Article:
Relating Quantitative Ultrasound Measurements of Two Cancer Cell Lines, HeLa and MDA-MB-231, to Biological Markers
Bachelor of Arts
Biological and Physical Sciences
Program or Major
Quantitative ultrasound is a promising alternative method for cancer diagnosis that is non-invasive and cost-effective. This experiment investigated the potential of quantitative ultrasound in diagnosing and differentiating breast and cervical cancer. Using HeLa cells and MDA cells, the speed of sound and attenuation was measured using 5, 10, and 15 MHz transducers. It was found that the speed of sound of the MDA and HeLa cells did not deviate much, with values of 1527.6±3.1 m/s and 1527.5±3.9 m/s, respectively, but the attenuation of the MDA and HeLa did vary, though error in the experiment leaves this conclusion up for debate. Lack of variation in the speed of sound could have been due to the similar densities of the cell pellets as well as similar cancerous morphologies of the cells. The difference in attenuation was likely due to increased interference from the MDA cells due to unique mutations. Overall, additional experiments need to be done to finalize the attenuation conclusions. In addition, it must be explored if other ultrasonic characteristics can be used to differentiate between the cells and other cell lines or cancer types must be used to further investigate the potential of quantitative ultrasound.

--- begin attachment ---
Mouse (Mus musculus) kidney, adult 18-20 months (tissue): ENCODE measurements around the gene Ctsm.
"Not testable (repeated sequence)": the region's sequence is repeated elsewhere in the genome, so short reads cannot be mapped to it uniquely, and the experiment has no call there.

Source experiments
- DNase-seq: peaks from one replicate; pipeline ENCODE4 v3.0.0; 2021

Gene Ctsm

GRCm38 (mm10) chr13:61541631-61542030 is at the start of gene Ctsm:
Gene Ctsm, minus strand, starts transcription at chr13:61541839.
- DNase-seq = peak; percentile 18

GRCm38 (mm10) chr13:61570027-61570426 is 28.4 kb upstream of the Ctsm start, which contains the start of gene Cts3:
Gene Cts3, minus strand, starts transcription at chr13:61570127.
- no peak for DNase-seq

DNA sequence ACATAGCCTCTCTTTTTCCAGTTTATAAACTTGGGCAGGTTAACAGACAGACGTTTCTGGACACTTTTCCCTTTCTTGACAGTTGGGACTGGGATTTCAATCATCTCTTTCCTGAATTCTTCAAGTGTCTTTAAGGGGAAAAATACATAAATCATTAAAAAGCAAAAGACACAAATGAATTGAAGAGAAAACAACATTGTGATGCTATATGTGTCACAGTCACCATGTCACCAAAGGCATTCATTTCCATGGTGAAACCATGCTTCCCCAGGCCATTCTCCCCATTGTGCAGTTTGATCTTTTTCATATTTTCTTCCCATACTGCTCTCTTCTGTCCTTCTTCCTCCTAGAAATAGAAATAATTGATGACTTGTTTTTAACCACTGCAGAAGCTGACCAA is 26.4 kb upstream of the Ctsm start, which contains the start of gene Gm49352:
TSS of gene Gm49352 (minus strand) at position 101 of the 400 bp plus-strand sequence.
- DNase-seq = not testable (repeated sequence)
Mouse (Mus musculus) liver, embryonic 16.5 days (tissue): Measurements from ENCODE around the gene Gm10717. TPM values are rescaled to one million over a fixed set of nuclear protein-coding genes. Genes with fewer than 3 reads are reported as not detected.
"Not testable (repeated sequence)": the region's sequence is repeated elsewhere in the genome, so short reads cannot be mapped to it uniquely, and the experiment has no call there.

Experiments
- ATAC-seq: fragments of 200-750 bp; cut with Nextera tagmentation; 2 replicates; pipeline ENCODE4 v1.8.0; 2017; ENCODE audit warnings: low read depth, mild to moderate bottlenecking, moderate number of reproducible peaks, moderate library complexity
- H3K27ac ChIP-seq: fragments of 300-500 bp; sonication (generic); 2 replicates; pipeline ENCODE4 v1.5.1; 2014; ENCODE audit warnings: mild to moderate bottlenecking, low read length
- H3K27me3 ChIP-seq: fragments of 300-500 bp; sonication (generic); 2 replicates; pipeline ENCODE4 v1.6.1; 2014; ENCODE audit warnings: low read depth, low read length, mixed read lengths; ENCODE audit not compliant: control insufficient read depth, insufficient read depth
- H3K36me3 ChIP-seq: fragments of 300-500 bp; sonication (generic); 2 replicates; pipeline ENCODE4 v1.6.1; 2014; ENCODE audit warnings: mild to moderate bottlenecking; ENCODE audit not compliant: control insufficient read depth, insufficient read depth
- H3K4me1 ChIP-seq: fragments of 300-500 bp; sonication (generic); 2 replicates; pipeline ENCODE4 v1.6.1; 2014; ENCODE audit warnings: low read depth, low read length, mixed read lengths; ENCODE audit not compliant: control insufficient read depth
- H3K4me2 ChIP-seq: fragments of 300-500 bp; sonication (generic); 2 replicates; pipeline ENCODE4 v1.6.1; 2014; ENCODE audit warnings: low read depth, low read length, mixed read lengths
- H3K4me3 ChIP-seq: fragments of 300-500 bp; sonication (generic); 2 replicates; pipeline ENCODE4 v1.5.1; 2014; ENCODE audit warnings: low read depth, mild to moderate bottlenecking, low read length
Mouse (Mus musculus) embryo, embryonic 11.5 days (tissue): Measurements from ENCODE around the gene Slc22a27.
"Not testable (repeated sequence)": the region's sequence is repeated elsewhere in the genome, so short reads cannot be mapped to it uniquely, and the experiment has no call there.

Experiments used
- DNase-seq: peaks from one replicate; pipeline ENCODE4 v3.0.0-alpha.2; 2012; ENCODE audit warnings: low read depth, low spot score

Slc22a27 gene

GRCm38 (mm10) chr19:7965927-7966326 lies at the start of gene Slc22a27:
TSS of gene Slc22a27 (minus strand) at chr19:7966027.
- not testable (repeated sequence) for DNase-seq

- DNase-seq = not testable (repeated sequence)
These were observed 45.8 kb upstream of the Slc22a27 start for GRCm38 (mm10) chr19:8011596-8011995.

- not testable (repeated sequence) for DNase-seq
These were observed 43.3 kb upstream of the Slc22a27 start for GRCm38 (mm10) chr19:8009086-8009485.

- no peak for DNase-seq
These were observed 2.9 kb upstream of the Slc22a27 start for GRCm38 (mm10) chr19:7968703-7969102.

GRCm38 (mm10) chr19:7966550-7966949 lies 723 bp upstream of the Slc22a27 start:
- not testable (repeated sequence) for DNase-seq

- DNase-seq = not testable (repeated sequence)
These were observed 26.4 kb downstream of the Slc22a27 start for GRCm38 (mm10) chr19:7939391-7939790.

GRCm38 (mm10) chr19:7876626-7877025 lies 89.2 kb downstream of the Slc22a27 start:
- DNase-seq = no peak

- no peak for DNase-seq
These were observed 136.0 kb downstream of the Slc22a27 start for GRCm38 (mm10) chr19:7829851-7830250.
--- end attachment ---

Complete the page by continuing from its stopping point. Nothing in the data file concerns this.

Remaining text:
Hughes, Ashleigh, "Relating Quantitative Ultrasound Measurements of Two Cancer Cell Lines, HeLa and MDA-MB-231, to Biological Markers" (2023). Honors Theses. 113.